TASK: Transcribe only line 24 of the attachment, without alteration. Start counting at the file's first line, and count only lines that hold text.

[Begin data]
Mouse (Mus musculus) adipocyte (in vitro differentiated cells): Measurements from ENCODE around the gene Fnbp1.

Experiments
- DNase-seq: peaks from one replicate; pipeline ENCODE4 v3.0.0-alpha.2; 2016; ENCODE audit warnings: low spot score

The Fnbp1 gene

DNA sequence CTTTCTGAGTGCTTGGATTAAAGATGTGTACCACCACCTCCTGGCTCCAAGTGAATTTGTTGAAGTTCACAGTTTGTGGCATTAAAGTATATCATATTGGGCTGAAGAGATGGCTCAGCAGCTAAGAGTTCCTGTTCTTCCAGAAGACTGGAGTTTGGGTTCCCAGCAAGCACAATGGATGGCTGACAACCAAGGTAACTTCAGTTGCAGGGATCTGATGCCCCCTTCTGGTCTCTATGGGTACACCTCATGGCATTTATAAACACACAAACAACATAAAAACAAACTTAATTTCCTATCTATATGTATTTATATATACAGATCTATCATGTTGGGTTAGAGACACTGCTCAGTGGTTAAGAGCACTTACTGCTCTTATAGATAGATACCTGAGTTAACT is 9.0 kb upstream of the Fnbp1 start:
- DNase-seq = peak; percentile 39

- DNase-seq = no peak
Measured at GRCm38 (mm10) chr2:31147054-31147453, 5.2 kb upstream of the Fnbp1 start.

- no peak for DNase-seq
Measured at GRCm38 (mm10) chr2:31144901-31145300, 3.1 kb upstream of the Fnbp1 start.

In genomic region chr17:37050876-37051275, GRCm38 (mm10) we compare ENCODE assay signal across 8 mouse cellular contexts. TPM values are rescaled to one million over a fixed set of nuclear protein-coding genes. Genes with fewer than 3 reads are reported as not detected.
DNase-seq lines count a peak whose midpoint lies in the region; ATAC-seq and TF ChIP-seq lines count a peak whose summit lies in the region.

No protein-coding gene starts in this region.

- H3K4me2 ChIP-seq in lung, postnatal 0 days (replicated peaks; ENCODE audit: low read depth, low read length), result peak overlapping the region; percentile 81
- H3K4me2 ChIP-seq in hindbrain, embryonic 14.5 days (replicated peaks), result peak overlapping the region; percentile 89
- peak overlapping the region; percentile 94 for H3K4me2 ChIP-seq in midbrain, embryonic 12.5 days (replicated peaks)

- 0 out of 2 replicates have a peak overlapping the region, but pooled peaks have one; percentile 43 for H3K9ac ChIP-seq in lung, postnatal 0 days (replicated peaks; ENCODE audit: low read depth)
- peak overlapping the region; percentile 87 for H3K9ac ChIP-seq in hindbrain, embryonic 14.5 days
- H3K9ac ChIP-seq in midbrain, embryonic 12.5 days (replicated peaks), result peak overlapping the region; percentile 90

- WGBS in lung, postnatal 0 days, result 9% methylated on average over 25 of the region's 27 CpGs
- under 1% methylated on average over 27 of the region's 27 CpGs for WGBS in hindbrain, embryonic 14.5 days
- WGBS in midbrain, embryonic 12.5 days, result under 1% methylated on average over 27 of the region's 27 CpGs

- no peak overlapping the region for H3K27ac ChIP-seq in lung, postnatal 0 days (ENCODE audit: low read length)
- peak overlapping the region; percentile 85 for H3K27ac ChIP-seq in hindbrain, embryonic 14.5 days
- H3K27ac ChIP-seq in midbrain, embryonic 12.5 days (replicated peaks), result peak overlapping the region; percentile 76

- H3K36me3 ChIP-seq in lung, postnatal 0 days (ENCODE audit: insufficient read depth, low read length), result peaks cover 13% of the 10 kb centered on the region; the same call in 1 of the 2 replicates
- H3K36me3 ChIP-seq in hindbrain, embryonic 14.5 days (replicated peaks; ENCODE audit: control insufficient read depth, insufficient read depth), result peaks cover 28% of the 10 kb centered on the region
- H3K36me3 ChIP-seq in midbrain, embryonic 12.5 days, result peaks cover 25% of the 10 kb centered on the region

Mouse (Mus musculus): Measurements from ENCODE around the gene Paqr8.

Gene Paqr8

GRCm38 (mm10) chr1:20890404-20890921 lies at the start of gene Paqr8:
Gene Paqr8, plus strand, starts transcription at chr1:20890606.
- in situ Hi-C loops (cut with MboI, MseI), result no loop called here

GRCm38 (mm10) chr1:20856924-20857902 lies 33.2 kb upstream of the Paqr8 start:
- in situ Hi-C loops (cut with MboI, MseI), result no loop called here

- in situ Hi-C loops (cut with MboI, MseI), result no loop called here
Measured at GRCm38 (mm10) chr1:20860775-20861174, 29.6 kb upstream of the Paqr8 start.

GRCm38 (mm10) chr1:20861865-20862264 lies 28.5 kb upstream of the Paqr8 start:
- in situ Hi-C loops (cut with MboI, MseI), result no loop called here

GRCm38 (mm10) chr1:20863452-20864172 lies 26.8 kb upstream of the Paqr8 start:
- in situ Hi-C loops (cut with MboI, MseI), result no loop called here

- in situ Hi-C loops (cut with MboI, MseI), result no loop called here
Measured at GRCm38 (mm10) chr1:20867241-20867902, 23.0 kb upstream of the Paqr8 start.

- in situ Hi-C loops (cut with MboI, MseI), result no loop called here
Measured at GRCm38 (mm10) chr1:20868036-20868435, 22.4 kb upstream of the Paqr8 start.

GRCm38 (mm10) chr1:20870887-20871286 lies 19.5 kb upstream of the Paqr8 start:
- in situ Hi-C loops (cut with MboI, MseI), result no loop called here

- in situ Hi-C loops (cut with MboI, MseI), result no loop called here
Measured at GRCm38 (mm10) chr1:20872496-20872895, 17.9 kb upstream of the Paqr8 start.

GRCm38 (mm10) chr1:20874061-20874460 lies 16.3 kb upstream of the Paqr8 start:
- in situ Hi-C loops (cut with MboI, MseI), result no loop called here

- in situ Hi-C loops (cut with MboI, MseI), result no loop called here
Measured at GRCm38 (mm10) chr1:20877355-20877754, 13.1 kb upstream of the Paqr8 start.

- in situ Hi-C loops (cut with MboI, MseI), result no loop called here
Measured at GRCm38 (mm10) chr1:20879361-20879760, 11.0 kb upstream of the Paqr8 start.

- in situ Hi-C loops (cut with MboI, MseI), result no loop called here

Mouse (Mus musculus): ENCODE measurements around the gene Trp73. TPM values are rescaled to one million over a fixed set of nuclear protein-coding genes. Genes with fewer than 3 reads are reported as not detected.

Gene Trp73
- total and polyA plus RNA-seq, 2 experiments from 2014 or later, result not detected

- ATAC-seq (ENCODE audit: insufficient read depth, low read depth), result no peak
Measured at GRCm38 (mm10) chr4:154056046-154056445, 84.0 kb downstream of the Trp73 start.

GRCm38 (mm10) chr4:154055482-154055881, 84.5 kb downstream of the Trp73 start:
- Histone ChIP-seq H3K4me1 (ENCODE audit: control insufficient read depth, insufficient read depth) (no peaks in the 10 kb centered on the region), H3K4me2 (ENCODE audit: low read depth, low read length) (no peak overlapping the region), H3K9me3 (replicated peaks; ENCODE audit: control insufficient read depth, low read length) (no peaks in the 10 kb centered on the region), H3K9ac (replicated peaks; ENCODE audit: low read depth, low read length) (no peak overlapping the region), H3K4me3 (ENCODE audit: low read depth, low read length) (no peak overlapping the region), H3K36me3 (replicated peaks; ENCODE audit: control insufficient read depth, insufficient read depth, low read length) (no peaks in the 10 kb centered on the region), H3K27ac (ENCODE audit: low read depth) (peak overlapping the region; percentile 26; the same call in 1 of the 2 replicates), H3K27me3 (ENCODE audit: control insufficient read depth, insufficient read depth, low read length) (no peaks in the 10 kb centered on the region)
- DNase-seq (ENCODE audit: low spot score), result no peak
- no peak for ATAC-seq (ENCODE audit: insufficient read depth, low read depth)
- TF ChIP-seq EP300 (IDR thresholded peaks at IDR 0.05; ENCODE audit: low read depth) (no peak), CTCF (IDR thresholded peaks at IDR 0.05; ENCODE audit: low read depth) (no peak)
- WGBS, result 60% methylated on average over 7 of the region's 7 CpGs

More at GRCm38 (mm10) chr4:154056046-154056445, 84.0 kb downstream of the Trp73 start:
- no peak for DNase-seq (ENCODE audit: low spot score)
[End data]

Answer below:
- peak overlapping the region; percentile 85 for H3K27ac ChIP-seq in hindbrain, embryonic 14.5 days